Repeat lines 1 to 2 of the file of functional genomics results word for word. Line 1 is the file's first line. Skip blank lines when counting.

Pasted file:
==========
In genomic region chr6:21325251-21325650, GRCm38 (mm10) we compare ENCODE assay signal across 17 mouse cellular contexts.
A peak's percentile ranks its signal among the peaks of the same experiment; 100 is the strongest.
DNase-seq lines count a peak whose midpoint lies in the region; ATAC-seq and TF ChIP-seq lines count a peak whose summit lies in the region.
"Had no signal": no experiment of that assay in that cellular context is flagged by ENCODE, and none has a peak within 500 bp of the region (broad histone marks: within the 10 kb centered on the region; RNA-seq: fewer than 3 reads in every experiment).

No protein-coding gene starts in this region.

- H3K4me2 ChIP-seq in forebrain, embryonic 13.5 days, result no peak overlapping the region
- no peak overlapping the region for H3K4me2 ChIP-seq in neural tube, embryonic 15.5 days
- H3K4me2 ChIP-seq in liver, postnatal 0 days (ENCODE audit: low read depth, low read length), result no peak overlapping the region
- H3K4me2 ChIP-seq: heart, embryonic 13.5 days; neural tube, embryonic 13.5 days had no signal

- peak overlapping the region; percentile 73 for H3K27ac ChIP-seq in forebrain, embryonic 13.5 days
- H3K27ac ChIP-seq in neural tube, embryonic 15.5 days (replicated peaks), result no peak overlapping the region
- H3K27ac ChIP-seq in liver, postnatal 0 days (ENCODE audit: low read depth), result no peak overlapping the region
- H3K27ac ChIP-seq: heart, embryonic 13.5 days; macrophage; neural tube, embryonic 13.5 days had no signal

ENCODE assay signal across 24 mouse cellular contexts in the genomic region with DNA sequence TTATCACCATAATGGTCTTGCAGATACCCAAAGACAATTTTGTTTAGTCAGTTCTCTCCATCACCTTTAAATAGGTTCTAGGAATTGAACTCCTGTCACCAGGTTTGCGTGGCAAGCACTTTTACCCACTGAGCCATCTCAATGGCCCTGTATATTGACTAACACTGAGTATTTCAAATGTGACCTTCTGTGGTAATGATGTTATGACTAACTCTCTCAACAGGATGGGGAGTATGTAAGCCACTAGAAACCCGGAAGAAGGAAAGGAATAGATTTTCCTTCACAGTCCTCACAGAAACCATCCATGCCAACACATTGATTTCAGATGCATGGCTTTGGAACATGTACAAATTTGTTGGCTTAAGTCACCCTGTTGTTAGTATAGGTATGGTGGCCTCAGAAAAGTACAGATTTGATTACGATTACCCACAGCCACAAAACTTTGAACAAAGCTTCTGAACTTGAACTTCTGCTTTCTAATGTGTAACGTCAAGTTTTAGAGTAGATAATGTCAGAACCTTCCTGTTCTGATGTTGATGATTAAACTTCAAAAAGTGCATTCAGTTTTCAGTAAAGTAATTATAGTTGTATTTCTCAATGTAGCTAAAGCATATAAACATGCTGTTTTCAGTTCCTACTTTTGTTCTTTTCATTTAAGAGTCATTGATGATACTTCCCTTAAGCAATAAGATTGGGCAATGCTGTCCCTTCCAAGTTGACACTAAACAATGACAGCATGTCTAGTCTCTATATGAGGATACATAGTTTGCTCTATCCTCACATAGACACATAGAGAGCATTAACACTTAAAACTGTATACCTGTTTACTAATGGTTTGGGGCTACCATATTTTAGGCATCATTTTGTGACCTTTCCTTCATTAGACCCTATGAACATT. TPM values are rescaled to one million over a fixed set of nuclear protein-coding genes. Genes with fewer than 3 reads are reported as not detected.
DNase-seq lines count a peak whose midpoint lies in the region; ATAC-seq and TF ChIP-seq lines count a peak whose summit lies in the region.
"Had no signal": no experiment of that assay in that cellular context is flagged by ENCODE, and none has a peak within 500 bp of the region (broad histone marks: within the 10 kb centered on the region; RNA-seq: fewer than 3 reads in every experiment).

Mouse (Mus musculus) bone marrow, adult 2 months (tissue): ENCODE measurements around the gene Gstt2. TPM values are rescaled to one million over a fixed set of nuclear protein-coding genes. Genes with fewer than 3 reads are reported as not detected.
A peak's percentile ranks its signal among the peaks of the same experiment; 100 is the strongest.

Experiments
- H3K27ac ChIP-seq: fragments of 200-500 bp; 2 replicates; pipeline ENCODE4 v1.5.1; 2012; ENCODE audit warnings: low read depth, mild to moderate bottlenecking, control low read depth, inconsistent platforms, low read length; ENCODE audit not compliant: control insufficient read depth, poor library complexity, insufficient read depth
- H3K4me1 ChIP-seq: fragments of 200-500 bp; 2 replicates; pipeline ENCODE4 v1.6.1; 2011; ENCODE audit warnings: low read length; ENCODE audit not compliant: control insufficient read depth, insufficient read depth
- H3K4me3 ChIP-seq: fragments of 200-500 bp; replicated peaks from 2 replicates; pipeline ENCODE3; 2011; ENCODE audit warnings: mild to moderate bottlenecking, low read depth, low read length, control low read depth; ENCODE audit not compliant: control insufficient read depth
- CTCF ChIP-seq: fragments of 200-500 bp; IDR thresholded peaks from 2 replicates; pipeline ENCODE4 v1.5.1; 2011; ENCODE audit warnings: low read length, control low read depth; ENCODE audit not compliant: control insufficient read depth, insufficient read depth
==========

In genomic region chr6:21325251-21325650, GRCm38 (mm10) we compare ENCODE assay signal across 17 mouse cellular contexts.
A peak's percentile ranks its signal among the peaks of the same experiment; 100 is the strongest.